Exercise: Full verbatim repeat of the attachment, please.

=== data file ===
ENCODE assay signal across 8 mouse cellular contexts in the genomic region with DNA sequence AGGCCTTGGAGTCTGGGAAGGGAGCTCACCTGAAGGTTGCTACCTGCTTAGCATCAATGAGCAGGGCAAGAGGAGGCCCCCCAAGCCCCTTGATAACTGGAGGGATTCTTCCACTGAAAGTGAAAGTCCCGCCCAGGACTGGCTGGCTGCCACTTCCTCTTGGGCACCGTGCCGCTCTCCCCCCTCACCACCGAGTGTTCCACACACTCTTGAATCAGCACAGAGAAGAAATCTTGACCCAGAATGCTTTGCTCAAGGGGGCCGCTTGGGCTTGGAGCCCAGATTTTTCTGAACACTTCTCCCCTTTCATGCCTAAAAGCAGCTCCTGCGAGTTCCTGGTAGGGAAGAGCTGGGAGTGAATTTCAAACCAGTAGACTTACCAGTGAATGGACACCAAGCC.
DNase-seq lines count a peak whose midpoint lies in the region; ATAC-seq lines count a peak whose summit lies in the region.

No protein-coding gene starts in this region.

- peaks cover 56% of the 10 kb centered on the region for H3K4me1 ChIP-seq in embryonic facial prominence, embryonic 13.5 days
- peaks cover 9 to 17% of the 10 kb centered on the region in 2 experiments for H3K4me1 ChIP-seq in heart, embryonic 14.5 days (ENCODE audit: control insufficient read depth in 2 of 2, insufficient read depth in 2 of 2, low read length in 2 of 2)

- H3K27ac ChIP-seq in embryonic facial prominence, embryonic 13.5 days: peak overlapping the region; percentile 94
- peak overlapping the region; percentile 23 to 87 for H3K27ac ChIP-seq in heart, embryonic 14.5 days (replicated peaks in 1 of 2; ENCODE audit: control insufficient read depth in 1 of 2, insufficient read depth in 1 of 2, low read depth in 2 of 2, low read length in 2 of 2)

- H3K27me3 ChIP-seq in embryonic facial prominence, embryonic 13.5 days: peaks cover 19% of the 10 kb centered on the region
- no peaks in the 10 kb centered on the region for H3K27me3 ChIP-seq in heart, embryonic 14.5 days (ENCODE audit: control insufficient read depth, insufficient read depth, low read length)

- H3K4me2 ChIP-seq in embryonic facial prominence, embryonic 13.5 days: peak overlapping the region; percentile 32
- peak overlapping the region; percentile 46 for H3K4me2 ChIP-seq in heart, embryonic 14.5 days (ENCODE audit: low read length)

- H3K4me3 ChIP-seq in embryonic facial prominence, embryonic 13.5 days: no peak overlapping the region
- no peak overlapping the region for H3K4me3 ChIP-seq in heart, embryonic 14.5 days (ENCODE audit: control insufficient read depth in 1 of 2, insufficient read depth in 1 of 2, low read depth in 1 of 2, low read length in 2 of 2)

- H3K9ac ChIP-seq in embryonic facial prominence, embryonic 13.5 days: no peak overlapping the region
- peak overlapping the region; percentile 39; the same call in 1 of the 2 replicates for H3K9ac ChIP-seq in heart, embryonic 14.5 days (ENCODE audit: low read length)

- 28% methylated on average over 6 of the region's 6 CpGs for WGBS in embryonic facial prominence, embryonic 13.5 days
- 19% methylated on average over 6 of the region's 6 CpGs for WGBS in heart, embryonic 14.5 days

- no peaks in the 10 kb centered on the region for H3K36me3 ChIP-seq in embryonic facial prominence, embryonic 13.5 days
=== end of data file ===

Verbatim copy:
ENCODE assay signal across 8 mouse cellular contexts in the genomic region with DNA sequence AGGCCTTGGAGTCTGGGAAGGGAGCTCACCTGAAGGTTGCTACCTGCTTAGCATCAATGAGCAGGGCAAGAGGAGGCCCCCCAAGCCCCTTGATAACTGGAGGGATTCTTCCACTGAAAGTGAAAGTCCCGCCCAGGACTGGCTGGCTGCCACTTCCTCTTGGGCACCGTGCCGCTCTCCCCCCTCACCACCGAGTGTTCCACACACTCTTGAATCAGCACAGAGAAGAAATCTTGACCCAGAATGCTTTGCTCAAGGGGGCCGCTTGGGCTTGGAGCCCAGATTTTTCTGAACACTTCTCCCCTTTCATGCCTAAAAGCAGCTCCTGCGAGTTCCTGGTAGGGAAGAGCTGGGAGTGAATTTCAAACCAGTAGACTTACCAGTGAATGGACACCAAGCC.
DNase-seq lines count a peak whose midpoint lies in the region; ATAC-seq lines count a peak whose summit lies in the region.

No protein-coding gene starts in this region.

- peaks cover 56% of the 10 kb centered on the region for H3K4me1 ChIP-seq in embryonic facial prominence, embryonic 13.5 days
- peaks cover 9 to 17% of the 10 kb centered on the region in 2 experiments for H3K4me1 ChIP-seq in heart, embryonic 14.5 days (ENCODE audit: control insufficient read depth in 2 of 2, insufficient read depth in 2 of 2, low read length in 2 of 2)

- H3K27ac ChIP-seq in embryonic facial prominence, embryonic 13.5 days: peak overlapping the region; percentile 94
- peak overlapping the region; percentile 23 to 87 for H3K27ac ChIP-seq in heart, embryonic 14.5 days (replicated peaks in 1 of 2; ENCODE audit: control insufficient read depth in 1 of 2, insufficient read depth in 1 of 2, low read depth in 2 of 2, low read length in 2 of 2)

- H3K27me3 ChIP-seq in embryonic facial prominence, embryonic 13.5 days: peaks cover 19% of the 10 kb centered on the region
- no peaks in the 10 kb centered on the region for H3K27me3 ChIP-seq in heart, embryonic 14.5 days (ENCODE audit: control insufficient read depth, insufficient read depth, low read length)

- H3K4me2 ChIP-seq in embryonic facial prominence, embryonic 13.5 days: peak overlapping the region; percentile 32
- peak overlapping the region; percentile 46 for H3K4me2 ChIP-seq in heart, embryonic 14.5 days (ENCODE audit: low read length)

- H3K4me3 ChIP-seq in embryonic facial prominence, embryonic 13.5 days: no peak overlapping the region
- no peak overlapping the region for H3K4me3 ChIP-seq in heart, embryonic 14.5 days (ENCODE audit: control insufficient read depth in 1 of 2, insufficient read depth in 1 of 2, low read depth in 1 of 2, low read length in 2 of 2)

- H3K9ac ChIP-seq in embryonic facial prominence, embryonic 13.5 days: no peak overlapping the region
- peak overlapping the region; percentile 39; the same call in 1 of the 2 replicates for H3K9ac ChIP-seq in heart, embryonic 14.5 days (ENCODE audit: low read length)

- 28% methylated on average over 6 of the region's 6 CpGs for WGBS in embryonic facial prominence, embryonic 13.5 days
- 19% methylated on average over 6 of the region's 6 CpGs for WGBS in heart, embryonic 14.5 days

- no peaks in the 10 kb centered on the region for H3K36me3 ChIP-seq in embryonic facial prominence, embryonic 13.5 days